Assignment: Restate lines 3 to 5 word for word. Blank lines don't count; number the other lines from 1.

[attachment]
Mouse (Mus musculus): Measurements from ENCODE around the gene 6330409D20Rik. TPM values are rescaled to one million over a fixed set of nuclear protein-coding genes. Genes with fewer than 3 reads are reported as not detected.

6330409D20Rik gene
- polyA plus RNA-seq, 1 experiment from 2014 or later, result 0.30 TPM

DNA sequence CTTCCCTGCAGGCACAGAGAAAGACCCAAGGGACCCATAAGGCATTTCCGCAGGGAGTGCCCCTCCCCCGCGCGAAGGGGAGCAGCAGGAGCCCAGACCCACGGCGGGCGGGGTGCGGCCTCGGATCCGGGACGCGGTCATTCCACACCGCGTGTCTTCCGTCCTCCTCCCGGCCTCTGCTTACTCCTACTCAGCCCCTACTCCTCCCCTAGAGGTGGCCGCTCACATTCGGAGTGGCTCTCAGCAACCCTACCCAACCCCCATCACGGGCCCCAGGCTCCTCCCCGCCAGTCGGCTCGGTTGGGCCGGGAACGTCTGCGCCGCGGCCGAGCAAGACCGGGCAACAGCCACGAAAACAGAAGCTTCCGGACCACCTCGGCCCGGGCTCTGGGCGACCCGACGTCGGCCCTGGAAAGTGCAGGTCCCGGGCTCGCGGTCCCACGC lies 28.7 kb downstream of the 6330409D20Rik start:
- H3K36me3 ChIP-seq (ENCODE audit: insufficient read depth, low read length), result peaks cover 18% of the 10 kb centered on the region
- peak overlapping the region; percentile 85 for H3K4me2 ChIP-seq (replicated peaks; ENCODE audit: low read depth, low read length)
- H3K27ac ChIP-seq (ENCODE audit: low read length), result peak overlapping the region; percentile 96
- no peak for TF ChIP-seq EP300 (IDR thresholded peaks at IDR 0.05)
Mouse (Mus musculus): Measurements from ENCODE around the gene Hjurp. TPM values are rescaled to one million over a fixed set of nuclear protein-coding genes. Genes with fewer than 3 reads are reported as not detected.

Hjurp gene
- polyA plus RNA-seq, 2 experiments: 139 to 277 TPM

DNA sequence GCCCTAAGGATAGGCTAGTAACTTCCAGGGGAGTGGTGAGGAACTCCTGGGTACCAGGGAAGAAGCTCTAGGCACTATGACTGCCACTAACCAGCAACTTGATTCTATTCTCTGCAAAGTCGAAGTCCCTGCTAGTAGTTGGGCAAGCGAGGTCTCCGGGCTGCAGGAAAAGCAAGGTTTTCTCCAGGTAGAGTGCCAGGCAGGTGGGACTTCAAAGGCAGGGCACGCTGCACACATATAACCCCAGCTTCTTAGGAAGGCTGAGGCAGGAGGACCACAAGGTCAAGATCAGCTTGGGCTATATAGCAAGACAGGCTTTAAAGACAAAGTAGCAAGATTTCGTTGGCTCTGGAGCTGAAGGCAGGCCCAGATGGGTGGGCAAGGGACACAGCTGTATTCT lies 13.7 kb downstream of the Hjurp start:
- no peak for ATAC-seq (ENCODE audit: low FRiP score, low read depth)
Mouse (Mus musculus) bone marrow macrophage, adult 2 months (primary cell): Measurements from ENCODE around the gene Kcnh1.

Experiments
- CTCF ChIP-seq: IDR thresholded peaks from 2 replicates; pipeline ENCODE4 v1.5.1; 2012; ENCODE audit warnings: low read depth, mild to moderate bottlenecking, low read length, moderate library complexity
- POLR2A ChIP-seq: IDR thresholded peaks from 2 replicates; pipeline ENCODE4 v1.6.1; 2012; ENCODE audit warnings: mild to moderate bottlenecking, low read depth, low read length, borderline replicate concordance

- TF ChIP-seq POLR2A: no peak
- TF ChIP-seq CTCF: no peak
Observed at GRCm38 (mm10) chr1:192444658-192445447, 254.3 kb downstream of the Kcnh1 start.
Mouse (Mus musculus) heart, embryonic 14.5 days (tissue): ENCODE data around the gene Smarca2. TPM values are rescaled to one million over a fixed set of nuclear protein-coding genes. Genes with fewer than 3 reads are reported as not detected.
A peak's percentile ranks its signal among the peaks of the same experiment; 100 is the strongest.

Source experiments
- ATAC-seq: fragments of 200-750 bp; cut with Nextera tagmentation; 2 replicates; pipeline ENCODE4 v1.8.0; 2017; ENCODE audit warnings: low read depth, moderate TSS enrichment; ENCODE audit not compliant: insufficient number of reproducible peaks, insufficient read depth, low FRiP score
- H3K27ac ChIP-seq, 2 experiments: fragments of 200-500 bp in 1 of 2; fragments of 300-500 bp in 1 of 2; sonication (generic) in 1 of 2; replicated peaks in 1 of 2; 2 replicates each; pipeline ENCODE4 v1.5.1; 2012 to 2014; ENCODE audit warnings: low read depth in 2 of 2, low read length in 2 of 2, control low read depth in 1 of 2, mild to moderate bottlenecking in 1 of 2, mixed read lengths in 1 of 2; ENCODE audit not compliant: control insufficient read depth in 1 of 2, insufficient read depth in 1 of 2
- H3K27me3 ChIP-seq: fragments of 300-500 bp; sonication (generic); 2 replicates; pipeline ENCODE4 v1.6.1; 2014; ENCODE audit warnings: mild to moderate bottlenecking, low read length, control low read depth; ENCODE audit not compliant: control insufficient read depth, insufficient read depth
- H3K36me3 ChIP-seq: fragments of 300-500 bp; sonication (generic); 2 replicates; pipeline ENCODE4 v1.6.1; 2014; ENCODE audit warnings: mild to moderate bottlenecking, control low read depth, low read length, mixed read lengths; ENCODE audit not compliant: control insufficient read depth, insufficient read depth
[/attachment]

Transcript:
- polyA plus RNA-seq, 1 experiment from 2014 or later, result 0.30 TPM

DNA sequence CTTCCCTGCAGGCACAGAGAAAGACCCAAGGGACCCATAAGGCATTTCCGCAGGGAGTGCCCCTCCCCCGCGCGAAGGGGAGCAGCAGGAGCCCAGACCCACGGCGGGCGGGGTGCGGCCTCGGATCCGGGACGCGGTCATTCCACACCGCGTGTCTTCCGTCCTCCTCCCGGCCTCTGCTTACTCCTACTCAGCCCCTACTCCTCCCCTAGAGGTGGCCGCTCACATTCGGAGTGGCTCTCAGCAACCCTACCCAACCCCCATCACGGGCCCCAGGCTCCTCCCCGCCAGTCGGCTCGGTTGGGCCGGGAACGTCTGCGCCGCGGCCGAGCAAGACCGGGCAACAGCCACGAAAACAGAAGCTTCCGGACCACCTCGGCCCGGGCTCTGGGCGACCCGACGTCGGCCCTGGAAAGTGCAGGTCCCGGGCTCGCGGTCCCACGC lies 28.7 kb downstream of the 6330409D20Rik start:
- H3K36me3 ChIP-seq (ENCODE audit: insufficient read depth, low read length), result peaks cover 18% of the 10 kb centered on the region